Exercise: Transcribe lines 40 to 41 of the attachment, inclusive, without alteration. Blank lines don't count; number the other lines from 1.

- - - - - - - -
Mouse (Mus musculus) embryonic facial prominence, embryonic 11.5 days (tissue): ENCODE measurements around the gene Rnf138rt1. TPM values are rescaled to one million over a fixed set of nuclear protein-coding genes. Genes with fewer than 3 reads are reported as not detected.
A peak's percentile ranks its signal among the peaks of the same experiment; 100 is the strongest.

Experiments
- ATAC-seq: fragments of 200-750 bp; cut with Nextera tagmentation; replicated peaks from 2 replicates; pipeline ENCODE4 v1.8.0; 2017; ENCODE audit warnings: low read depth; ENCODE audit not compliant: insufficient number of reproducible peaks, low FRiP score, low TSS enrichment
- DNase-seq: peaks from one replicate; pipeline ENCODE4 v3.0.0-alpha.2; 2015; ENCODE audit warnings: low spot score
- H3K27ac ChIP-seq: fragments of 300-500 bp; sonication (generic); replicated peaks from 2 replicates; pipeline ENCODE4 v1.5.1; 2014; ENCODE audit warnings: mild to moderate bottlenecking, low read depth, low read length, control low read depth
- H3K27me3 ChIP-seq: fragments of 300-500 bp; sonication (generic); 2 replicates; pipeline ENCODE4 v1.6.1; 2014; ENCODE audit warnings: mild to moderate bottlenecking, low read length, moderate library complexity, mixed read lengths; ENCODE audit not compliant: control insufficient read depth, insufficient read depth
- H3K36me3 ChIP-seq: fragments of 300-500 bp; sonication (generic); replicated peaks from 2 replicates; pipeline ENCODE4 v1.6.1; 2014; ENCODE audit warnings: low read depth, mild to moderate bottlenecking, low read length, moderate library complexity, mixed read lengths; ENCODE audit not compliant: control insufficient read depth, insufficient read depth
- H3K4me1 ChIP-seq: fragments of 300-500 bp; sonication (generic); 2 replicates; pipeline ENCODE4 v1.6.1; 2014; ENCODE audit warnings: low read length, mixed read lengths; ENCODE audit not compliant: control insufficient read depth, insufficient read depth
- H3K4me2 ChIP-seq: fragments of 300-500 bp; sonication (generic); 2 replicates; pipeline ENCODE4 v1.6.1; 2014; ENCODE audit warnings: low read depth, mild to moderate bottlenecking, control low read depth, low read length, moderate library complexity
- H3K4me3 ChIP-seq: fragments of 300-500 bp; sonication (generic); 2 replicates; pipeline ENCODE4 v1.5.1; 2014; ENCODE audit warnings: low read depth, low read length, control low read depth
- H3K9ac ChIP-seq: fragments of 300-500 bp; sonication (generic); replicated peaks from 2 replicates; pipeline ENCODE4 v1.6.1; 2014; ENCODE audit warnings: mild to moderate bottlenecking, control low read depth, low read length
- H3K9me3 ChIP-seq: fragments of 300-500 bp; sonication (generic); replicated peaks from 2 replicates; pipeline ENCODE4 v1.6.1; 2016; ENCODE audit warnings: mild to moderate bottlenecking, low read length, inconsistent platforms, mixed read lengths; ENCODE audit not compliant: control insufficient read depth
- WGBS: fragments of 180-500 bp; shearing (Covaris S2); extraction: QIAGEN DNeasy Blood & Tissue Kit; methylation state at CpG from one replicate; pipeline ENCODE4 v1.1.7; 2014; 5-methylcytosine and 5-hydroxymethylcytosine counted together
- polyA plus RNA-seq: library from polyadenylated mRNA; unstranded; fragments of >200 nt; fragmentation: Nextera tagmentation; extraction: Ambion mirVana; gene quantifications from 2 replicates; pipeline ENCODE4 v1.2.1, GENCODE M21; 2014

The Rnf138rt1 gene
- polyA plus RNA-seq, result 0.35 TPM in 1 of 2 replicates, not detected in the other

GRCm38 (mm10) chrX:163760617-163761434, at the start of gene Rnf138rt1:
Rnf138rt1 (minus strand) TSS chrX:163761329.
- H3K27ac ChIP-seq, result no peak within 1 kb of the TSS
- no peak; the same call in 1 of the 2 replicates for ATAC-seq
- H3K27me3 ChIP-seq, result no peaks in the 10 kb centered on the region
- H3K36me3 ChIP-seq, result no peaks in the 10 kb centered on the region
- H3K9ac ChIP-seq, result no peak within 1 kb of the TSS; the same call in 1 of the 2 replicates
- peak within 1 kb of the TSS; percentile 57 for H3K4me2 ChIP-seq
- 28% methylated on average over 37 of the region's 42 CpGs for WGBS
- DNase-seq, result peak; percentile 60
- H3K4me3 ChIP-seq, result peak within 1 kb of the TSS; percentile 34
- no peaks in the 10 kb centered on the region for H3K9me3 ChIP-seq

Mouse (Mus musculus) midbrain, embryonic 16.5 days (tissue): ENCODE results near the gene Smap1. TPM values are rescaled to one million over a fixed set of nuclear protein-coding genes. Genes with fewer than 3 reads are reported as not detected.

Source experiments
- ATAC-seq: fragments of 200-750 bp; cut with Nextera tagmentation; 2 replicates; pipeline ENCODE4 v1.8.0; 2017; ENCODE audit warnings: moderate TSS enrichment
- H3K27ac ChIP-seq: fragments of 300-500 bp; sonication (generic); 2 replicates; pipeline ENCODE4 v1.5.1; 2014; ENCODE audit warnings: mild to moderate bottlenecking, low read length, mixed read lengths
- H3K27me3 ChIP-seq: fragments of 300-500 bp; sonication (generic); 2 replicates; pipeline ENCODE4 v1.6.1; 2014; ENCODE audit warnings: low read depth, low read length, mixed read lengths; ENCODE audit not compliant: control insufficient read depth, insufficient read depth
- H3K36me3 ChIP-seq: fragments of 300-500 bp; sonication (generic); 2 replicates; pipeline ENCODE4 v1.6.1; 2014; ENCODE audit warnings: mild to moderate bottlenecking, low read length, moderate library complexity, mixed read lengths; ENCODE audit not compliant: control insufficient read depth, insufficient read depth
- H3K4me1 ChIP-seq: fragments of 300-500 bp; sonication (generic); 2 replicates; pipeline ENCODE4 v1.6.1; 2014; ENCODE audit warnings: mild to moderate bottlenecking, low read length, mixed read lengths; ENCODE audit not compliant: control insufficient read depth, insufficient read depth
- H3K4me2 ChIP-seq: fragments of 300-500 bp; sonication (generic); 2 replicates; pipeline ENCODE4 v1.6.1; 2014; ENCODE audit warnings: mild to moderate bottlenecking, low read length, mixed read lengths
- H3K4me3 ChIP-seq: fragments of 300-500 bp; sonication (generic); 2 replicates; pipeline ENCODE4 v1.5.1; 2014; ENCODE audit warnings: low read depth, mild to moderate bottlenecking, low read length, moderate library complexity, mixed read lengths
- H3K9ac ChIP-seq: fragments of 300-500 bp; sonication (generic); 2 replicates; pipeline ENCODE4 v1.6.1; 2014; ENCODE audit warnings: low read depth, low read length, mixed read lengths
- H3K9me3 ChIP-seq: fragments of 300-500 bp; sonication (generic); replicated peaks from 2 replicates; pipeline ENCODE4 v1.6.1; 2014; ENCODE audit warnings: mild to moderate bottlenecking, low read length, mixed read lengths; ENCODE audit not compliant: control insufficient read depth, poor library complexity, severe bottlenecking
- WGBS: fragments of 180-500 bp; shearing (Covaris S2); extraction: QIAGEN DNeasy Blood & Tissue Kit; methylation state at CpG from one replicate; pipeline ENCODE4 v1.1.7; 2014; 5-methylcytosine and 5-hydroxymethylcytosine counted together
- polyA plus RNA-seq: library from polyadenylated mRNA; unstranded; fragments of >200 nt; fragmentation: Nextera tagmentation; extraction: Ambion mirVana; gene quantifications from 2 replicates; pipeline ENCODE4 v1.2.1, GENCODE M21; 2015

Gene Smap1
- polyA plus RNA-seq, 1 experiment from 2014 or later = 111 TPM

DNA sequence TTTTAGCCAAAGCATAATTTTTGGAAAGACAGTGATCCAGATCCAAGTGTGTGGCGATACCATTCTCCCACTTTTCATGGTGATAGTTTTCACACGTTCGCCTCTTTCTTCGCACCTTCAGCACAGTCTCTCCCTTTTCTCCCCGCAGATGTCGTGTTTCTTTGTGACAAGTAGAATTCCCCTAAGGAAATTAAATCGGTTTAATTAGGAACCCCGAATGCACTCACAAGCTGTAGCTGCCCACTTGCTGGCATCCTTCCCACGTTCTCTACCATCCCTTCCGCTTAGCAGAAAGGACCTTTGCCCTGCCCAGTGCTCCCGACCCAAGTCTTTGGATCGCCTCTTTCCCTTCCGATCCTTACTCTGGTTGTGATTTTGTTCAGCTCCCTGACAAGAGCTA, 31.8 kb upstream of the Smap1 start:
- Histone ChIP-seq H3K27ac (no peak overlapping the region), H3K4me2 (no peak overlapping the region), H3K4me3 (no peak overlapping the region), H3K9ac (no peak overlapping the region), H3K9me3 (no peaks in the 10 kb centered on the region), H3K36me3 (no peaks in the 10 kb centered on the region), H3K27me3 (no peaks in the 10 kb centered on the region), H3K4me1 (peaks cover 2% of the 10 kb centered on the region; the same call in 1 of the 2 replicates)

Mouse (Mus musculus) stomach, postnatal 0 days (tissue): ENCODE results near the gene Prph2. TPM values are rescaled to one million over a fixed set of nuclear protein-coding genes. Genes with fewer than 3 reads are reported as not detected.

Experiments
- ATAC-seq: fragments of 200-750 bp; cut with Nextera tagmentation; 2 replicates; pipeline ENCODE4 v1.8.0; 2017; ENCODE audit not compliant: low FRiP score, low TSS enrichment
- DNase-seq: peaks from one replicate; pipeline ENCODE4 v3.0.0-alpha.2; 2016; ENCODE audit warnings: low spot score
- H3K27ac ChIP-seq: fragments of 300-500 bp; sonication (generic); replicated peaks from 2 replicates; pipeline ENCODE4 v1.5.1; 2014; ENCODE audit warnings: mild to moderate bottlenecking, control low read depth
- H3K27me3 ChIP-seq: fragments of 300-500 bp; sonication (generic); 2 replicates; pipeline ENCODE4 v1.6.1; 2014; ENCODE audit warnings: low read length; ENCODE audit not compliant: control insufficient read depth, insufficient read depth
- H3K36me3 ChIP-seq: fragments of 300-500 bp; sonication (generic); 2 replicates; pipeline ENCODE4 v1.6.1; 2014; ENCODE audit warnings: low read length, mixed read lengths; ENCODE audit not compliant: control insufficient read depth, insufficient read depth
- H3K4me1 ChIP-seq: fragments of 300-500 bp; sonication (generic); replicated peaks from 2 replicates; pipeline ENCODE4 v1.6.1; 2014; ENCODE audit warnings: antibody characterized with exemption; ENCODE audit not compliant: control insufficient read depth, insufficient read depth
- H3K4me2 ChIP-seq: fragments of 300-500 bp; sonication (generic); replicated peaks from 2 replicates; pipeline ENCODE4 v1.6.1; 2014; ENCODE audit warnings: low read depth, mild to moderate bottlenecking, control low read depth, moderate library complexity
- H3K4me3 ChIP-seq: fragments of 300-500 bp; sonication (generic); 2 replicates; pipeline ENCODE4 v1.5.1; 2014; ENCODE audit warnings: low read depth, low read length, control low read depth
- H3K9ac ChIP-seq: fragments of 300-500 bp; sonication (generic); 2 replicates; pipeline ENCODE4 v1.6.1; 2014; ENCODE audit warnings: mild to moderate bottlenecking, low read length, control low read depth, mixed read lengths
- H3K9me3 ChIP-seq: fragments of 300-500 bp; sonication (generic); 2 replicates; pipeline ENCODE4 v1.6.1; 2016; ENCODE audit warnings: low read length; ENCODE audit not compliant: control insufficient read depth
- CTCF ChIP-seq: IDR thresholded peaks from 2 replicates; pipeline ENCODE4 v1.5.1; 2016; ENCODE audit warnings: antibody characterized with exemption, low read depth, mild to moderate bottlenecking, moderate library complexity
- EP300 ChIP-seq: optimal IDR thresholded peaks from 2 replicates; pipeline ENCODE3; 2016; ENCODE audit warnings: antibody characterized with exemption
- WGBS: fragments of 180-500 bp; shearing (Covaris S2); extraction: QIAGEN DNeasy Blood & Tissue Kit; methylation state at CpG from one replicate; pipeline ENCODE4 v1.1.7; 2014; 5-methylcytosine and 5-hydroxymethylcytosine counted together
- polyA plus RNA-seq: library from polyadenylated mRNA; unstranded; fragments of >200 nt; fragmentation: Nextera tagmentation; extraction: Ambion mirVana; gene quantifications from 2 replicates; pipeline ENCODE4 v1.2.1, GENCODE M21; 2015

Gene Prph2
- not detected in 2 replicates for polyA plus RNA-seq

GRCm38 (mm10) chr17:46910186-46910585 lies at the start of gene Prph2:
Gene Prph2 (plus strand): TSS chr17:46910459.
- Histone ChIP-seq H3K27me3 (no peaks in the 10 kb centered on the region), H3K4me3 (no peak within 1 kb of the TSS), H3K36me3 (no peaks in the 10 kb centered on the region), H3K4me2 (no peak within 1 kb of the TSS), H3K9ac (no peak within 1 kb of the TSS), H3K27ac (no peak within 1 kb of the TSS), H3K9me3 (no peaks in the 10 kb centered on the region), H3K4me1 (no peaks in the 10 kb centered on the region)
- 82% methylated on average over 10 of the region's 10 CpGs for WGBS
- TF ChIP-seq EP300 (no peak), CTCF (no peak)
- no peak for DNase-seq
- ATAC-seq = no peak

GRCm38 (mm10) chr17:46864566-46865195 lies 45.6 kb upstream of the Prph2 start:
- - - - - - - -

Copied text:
- H3K9me3 ChIP-seq: fragments of 300-500 bp; sonication (generic); replicated peaks from 2 replicates; pipeline ENCODE4 v1.6.1; 2014; ENCODE audit warnings: mild to moderate bottlenecking, low read length, mixed read lengths; ENCODE audit not compliant: control insufficient read depth, poor library complexity, severe bottlenecking
- WGBS: fragments of 180-500 bp; shearing (Covaris S2); extraction: QIAGEN DNeasy Blood & Tissue Kit; methylation state at CpG from one replicate; pipeline ENCODE4 v1.1.7; 2014; 5-methylcytosine and 5-hydroxymethylcytosine counted together